UN anti-drug day marked on ops

This article has photo gallery Published on CPL Sebastian Beurich (author), ABIS Steven Thomson (photographer)

Topic(s): Operations, Operation MANITOU, HMAS Arunta (F151), Drug interdiction

HMAS Arunta's sailors weigh illegal narcotics seized during their operation Manitou patrol in the Middle East region on 8 June 2017. (photo: ABIS Steven Thomson)
HMAS Arunta's sailors weigh illegal narcotics seized during their operation Manitou patrol in the Middle East region on 8 June 2017.

Coalition forces and government agencies know terrorist organisations use illegal narcotics as one of their primary sources of income to fund criminal activities, so the United Nations International Day against Drug Abuse and Illicit Trafficking is important to mark.
As of that day, 26 June, Royal Australian Navy ships which have deployed to the Middle East on Operation MANITOU since 1 July 2014 have intercepted more than 4,654 kilograms of heroin and 6,389 kilograms of hashish.
The estimated value of these drugs according to Australian Crime Commission figures is more than $2.6 billion.
Disrupting this source of terrorist funding is one of the reasons why Navy has a unit and personnel embedded in the Combined Maritime Forces headquarters in Bahrain, intercepting illegal cargoes and conducting maritime security activities.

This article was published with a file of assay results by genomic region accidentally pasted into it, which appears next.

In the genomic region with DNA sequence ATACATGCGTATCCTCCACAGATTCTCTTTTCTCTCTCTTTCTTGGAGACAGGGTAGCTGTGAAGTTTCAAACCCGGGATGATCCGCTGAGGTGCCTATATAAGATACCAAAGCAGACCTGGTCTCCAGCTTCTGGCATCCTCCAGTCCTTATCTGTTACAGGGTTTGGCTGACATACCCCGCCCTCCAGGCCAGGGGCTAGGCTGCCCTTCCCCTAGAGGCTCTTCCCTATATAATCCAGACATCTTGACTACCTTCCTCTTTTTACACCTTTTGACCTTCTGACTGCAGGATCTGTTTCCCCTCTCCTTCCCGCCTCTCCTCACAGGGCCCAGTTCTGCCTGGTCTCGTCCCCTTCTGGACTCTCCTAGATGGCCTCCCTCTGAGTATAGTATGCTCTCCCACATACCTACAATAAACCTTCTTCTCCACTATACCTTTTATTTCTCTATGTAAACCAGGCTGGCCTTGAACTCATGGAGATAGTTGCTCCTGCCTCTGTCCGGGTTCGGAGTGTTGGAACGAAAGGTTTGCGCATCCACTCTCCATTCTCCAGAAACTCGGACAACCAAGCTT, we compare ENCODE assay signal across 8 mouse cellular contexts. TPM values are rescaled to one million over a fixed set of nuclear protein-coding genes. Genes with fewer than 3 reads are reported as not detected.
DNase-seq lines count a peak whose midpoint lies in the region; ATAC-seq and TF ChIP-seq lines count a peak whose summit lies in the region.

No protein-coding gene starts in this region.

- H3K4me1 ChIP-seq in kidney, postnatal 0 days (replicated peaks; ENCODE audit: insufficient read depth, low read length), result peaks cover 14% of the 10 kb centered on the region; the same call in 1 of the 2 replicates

Australia’s frigate currently on deployment in the Middle East, HMAS Arunta has seized about 570 kilograms of heroin and 800 kilograms of hashish, which is estimated to be valued at nearly $200 million AUD since she deployed to the region in late 2016.
Commanding Officer Arunta Commander Cameron Steil said the dedication and professionalism of his ship’s company continued to set a high standard of operational competence.
“Our combined efforts under Combined Task Force – 150 improve the overall maritime security, stability and prosperity in the region,” he said.
“By denying terrorist organisations their ability to move personnel, weapons and narcotics, we are obstructing their capacity to raise funds.”
The Combined Task Force is a multinational coalition which promotes maritime security in order to counter terrorist acts and related illegal activities.
Commander of Combined Task Force-150, French Navy Rear Admiral Oliver Lebas said Australia was dedicated to disrupting the illicit drug trade in the region.
“Units continue to remove significant quantities of narcotics from international markets, and so prevent criminal and terrorist organisations benefiting from the trade,” he said.
Operation MANITOU is the Australian Defence Force contribution to the US-led Combined Maritime Forces, which is a 31 nation partnerships focused on defeating terrorism, preventing piracy, encouraging regional cooperation and promoting a safe maritime environment.